New York — "If there is ever going to be long-term peace in South Sudan, violence against women and girls must be addressed"
Civil war in South Sudan is generating unseen levels of domestic violence, according to a study released on Wednesday showing a reported increase in the brutality and frequency of assaults.
Tens of thousands of people have been killed and a third of the East African country's 12 million residents have been forced to flee since civil war broke out in 2013.
More than half of the South Sudanese women interviewed said they have suffered domestic abuse in their lives, according to the study by George Washington University (GW) and the International Rescue Committee.
But in wartime, the assaults have grown more brutal and frequent, they told researchers.
Most of the victims pointed to their husbands or partners as the culprit, while a third said they had suffered violence as part of warfare such as during raids or in refugee camps.
Overall, the rates of violence against women in South Sudan was double the global average and among the highest in the world, the research found.
"We are tired of being raped," one woman was quoted as saying. "We met with the chiefs and raised our concerns - we have had no response yet."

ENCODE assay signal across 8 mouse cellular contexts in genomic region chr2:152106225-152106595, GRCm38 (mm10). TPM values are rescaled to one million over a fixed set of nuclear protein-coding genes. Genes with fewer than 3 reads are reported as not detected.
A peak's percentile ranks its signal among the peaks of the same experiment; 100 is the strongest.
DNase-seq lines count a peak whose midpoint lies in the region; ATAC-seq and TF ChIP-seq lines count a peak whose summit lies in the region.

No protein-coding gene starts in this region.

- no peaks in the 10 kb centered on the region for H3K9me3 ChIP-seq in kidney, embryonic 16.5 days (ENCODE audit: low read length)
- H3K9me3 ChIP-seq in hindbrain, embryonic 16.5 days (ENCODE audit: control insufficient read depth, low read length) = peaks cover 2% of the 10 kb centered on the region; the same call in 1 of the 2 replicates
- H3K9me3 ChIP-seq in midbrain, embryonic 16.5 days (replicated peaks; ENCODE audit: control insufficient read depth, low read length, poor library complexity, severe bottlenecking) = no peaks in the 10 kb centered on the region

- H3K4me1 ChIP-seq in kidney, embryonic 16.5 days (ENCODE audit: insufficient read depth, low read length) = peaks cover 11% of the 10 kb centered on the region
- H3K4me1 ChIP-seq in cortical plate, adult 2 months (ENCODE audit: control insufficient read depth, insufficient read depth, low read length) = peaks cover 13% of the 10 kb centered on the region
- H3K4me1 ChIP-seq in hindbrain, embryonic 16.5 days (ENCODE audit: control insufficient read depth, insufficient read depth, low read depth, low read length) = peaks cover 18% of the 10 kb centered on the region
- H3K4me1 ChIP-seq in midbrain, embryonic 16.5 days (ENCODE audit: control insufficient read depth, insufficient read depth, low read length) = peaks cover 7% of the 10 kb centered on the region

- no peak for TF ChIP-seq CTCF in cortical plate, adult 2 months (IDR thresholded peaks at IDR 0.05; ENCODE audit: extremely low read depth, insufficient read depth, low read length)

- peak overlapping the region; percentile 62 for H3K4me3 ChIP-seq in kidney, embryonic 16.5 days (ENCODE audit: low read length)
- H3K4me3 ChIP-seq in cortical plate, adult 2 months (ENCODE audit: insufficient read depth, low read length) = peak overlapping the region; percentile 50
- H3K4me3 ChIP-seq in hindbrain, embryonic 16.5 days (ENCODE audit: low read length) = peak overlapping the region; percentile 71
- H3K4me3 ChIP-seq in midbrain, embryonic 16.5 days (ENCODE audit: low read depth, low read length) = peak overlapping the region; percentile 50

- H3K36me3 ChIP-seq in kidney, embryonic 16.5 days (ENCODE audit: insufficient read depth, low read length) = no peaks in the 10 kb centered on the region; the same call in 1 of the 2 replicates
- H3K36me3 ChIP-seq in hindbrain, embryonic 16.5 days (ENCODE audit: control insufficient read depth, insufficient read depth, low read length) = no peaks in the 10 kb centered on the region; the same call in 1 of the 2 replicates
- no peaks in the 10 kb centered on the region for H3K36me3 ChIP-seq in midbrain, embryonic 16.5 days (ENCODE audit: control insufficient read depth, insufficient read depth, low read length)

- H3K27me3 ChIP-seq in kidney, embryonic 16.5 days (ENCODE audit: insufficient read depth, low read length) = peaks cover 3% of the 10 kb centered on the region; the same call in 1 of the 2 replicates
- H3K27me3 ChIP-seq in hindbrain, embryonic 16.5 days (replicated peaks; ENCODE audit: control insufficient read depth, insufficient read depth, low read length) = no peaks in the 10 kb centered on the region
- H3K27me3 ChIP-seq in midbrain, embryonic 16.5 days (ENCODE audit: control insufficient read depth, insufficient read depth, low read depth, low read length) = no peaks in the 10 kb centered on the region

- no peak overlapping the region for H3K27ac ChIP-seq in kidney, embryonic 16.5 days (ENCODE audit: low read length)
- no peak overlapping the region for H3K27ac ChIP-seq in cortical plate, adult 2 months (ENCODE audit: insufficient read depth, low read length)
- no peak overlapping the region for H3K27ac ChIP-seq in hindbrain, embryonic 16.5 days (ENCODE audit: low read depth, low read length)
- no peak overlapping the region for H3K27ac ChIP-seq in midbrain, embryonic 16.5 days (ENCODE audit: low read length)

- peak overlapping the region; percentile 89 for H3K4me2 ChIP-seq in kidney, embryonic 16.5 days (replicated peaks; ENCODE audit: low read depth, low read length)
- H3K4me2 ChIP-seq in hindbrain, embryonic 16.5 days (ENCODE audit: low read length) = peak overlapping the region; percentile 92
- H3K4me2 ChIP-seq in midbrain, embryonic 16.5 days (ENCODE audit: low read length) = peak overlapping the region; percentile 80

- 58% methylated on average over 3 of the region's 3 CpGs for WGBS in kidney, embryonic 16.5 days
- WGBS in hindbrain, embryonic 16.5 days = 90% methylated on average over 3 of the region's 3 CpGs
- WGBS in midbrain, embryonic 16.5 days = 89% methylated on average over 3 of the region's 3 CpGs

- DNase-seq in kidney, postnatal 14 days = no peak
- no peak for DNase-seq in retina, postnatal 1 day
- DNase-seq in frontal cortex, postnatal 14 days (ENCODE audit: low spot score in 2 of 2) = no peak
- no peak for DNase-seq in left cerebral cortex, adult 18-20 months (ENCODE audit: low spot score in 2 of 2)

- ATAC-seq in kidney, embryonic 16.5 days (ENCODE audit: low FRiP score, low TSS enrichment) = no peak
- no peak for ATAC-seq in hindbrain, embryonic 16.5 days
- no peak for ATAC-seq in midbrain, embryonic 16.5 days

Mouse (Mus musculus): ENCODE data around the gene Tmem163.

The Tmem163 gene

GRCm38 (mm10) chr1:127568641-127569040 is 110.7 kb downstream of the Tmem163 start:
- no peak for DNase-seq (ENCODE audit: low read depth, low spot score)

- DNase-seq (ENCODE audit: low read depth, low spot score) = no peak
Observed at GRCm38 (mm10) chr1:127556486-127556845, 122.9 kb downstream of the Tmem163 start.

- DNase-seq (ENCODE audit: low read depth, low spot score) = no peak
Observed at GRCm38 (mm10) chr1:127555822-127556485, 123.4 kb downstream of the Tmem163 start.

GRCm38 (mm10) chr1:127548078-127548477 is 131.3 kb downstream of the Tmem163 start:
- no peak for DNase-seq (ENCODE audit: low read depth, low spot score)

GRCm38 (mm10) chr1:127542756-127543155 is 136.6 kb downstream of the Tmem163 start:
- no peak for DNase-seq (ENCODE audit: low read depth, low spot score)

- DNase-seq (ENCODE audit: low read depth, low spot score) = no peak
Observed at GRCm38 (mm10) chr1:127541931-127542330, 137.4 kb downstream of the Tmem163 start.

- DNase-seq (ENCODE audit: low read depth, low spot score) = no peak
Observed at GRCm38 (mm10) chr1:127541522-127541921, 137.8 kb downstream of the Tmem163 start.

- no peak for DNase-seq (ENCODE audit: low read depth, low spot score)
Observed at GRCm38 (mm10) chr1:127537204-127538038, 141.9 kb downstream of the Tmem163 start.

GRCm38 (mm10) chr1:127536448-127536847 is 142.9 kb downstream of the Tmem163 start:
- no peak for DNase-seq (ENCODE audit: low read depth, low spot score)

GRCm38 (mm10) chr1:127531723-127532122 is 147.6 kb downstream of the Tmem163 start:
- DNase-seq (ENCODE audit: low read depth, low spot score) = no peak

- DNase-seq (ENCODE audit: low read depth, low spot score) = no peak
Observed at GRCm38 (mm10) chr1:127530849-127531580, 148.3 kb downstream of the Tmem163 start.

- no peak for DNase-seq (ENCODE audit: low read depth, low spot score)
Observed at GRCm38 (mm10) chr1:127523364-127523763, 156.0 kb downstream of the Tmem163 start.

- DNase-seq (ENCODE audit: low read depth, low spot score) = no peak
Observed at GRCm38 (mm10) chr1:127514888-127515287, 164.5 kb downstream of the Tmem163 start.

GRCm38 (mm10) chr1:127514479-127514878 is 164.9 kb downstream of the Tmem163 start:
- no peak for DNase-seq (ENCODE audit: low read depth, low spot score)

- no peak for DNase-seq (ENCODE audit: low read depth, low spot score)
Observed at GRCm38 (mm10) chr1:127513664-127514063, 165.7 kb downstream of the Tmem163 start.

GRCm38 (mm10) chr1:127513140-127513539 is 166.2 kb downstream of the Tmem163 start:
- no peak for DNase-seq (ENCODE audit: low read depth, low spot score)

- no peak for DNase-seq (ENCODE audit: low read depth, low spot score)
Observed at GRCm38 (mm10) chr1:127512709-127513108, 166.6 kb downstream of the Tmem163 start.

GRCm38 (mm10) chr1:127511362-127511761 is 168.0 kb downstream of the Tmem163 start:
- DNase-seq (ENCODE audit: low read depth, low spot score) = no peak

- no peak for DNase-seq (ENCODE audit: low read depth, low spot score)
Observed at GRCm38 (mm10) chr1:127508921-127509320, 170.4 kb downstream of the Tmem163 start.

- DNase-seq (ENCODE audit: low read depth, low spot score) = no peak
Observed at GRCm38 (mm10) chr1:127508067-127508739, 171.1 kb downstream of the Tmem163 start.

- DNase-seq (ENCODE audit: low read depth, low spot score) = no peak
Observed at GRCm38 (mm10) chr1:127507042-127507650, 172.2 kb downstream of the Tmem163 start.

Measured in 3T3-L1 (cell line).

But half of the women who reported suffering harm said they kept it to themselves rather than seek medical help or support.
Researchers attribute their silence to stigma and distrust in the legal system.
"If there is ever going to be long-term peace in South Sudan, violence against women and girls must be addressed," said Mary Ellsberg, lead researcher of the study and director of GW's Global Women's Institute, in a statement.
South Sudan gained independence from Sudan in 2011 after protracted bloodshed, then fell into civil war in late 2013.
The study, which included interviews with about 2,700 women and men, shows a need to supplement aid such as food and medical supplies with domestic violence prevention, the researchers said.
Globally, one in three women is estimated to have experienced violence by an intimate partner or sexual violence by others, according to World Health Organization estimates.
Reporting by Sebastien Malo @sebastienmalo, Editing by Ellen Wulfhorst.